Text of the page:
MTA to take over Queens’ private bus lines

Share on TwitterTweet
Share on Facebook

Don’t miss our updates:

The two joined Gov. George Pataki at a City Hall news conference to announce the long-awaited takeover, the deadline for which was extended until June 30 after it expired on New Year's Eve.

Much of Queens is serviced by private buses, which have a reputation for frequent breakdowns and slow service.

Under the takeover, the city will lease 450 new buses and two bus depots to the MTA, which will assume responsibility for operating the routes. The state agency will allocate $322.5 million formerly slated for a LaGuardia Airport subway extension to replace additional buses in the future and make other capital improvements.

"This is a major victory for New Yorkers that ride these buses," said Bloomberg, who predicted that unlike some of the aging private bus fleet, the new MTA buses would be "in good condition, clean and handicapped-accessible."

One-third of the private buses are more than 17 years old, while the average age of an MTA bus is under seven years, Bloomberg said.

The mayor said an MTA takeover would give the 115,000 Queens private bus riders left stranded by a strike in 2002 "one less thing to worry about."

"The last scenario our people need is another bout of transportation paralysis," said Borough President Helen Marshall, who welcomed the move.

But private riders used to paying $1.50 will now have to pay the basic $2 MTA fare, although they will be eligible for MTA discounts and free transfers. Kalikow said it would take 18 to 24 months to replace all the private buses, but Bloomberg said he would recommend that the fare hike take effect July 1.

Although riders would pay more, the city would save money in rent for parking, fuel purchase consolidation, insurance bundling and lower maintenance costs, Bloomberg said. But the city will still contribute $150 million to the operation of the lines.

Pataki said the new buses would run on cleaner fuel, replacing the older, more polluting models.

Gene Russianoff, a spokesman for the Straphangers Campaign, a transit riders' group, said he was hopeful that bus service would improve under the deal.

"We're never going to say a fare hike is a good thing, but looking at the deal itself, the city didn't pull out its funding," said Russianoff - a move he said could have led to cuts in service or an even bigger fare increase.

The Transit Alliance, composed of the Command and Green Bus companies, Jamaica Buses and Triboro Coach, filed a $10 million lawsuit in September claiming the city was trying to put them out of business by not adequately subsidizing them. Queens Surface, Liberty Lines and New York Bus Service are the other three private bus companies.

Jamie Van Bramer, a spokesman for the Transit Alliance, said the suit was still pending.

"The details on a huge number of issues - ranging from employee protections and pension liabilities to protecting our companies' assets - remain extremely unclear at this point," the alliance said in a statement.

"We have never been asked to the table and our input has never been requested."

The city will honor its existing union contracts with the private bus workers "until new agreements are negotiated," according to a news release from the mayor's office.

Dave Katzman, a spokesman for the Transport Workers' Union Local 100, expressed concern over what would become of retired private bus workers' pensions when their lines go out of business. And for current private bus employees, "parity (with MTA wages) is not being offered at this time as far as we know," he said.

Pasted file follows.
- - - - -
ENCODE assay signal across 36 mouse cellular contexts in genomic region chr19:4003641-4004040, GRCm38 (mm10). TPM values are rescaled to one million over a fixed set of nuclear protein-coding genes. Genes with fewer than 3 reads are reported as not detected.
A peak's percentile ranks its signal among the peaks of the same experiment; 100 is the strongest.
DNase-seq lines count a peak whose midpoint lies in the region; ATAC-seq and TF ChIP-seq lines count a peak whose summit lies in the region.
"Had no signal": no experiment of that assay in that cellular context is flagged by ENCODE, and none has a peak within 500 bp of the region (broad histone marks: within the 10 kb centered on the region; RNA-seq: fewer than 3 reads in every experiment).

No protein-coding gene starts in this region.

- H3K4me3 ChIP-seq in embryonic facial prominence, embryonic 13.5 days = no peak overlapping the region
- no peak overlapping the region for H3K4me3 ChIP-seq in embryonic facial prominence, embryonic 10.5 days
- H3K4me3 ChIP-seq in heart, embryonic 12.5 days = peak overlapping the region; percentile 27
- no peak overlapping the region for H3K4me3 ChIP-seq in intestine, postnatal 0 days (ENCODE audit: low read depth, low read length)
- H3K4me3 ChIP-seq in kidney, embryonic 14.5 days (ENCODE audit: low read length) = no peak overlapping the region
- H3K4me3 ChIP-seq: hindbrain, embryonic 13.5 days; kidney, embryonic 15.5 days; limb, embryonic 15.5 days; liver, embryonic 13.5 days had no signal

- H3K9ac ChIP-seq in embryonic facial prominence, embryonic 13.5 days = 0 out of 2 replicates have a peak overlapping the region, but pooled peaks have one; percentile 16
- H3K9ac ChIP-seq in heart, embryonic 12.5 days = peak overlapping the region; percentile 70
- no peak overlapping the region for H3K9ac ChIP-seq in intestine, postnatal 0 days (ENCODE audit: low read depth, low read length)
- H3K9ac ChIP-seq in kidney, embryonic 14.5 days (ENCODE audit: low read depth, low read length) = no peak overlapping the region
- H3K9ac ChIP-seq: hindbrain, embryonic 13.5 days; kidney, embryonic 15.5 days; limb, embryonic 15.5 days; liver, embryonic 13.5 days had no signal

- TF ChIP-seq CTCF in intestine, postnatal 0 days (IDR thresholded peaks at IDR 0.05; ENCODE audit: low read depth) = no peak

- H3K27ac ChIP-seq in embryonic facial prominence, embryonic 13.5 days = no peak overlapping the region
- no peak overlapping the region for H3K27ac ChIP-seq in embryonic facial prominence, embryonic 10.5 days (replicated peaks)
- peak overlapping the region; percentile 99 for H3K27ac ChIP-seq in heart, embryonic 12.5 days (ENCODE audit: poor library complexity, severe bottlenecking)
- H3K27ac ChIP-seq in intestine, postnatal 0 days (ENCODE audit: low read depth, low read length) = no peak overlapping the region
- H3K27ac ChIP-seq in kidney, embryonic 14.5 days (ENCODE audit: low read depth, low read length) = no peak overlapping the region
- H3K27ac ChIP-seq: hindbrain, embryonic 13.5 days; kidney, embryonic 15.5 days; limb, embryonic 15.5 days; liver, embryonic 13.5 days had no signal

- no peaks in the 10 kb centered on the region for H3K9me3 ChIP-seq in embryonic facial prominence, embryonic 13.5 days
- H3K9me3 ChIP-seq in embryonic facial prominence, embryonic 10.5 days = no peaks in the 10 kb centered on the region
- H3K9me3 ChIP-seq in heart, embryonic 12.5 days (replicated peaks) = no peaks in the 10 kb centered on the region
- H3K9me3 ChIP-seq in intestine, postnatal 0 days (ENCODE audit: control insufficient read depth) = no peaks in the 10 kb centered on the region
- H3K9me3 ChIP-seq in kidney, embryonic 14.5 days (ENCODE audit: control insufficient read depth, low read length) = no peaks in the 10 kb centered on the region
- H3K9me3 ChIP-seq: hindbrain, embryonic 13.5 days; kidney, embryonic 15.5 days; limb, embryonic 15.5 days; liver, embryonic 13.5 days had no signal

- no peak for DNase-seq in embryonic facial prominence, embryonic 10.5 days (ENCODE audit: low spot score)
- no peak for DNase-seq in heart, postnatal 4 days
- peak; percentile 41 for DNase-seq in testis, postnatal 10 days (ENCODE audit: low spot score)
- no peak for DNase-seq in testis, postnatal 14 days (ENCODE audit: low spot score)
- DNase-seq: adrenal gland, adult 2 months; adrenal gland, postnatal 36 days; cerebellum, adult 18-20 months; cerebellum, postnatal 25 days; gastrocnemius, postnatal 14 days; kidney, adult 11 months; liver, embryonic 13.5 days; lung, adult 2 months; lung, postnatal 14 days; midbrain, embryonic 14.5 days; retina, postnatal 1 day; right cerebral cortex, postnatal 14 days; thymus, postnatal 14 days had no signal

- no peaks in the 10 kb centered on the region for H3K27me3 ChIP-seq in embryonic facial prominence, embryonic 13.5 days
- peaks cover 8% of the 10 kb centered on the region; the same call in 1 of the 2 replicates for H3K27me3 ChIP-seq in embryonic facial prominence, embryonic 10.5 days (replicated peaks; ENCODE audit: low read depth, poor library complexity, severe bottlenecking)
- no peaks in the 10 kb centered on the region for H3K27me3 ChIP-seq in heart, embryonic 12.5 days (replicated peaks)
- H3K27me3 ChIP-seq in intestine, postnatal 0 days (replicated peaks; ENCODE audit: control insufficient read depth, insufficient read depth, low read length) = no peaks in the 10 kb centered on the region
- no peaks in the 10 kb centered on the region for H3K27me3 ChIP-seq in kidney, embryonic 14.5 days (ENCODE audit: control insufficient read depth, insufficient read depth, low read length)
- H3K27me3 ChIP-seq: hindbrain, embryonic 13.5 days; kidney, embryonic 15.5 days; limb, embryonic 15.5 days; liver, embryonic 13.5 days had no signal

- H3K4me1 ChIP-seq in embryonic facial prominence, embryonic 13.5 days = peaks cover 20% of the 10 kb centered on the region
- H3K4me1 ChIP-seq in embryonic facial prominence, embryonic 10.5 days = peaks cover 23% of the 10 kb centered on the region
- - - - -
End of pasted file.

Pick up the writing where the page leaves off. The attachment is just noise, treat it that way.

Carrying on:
Katzman said it was also possible that MTA, private and Long Island Bus routes would be put "together in a blender," leading to some routes' elimination.

"We think the riding public needs more information," he said.

Councilwoman Helen Sears (D-Jackson Heights), who sits on the Council's Transportation Committee and had called the MTA takeover "a negative" at a February hearing, said Tuesday "it should be good for the city and good for the passengers."

But she said maintenance of routes needed to be monitored closely during the takeover to make sure there were no drastic changes.

Councilman John Liu (D-Flushing), chairman of the Council's Transportation Committee, said in a statement that while the takeover announcement came just in time, "more details clearly need to be worked out. We will hold City Council hearings so that details of the plan will be fleshed out publicly."

Reach reporter Ayala Ben-Yehuda by e-mail at news@timesledger.com or call 718-229-0300, Ext. 146.

Updated 7:03 pm, October 10, 2011
Today’s news:
Share on TwitterTweet
Share on Facebook

Don’t miss our updates:

Reader feedback

Enter your comment below

By submitting this comment, you agree to the following terms:

You agree that you, and not TimesLedger.com or its affiliates, are fully responsible for the content that you post. You agree not to post any abusive, obscene, vulgar, slanderous, hateful, threatening or sexually-oriented material or any material that may violate applicable law; doing so may lead to the removal of your post and to your being permanently banned from posting to the site. You grant to TimesLedger.com the royalty-free, irrevocable, perpetual and fully sublicensable license to use, reproduce, modify, adapt, publish, translate, create derivative works from, distribute, perform and display such content in whole or in part world-wide and to incorporate it in other works in any form, media or technology now known or later developed.

Community News Group

Don’t miss out!

Stay in touch with the stories people are talking about in your neighborhood:

Optional: Help us tailor our newsletters to you!